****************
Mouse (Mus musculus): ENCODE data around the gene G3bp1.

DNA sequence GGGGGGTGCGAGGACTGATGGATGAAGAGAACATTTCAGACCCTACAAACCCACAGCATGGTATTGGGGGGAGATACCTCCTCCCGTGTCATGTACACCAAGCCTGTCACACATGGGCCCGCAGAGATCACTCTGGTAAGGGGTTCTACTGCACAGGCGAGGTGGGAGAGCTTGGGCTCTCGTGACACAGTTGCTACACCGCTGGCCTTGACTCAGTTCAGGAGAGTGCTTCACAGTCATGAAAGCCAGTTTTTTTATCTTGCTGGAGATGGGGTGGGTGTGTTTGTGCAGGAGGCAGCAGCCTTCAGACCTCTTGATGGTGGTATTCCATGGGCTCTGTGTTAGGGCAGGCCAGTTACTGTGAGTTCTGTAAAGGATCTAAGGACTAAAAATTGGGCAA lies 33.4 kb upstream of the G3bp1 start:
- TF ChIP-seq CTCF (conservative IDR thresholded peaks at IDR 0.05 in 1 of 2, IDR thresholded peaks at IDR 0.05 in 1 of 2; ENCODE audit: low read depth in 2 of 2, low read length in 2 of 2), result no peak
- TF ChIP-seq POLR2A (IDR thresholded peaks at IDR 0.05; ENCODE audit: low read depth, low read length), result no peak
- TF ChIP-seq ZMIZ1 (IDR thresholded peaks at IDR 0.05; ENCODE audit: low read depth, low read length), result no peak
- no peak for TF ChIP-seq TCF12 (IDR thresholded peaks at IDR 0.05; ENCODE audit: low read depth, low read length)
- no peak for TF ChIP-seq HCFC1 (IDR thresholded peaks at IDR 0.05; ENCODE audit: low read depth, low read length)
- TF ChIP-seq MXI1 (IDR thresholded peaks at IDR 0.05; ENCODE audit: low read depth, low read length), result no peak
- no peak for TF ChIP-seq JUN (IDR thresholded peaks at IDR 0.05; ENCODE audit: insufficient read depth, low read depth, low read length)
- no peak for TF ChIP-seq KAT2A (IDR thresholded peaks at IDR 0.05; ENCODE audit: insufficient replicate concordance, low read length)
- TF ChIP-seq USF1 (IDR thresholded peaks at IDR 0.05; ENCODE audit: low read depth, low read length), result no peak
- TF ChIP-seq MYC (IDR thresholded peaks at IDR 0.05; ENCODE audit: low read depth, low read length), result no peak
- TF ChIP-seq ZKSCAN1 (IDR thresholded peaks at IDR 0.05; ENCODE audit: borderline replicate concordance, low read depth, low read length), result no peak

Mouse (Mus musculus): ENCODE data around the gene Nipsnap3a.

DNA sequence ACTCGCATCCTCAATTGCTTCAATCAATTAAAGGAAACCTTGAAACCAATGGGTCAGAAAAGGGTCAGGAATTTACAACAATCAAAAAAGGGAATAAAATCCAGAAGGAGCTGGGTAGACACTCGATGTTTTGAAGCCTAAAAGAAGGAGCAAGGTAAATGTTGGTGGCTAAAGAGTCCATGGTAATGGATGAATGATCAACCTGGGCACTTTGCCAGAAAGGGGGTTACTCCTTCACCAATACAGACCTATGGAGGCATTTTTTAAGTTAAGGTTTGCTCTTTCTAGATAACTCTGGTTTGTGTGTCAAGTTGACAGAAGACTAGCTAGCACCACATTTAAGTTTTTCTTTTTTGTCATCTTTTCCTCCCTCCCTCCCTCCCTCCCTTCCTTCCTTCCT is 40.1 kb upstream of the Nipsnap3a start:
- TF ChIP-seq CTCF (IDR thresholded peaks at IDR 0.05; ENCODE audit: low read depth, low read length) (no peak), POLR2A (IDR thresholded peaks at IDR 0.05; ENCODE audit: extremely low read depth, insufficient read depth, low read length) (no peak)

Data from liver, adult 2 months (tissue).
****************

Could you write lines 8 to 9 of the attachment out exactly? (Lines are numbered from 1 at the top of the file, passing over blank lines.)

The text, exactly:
- TF ChIP-seq MXI1 (IDR thresholded peaks at IDR 0.05; ENCODE audit: low read depth, low read length), result no peak
- no peak for TF ChIP-seq JUN (IDR thresholded peaks at IDR 0.05; ENCODE audit: insufficient read depth, low read depth, low read length)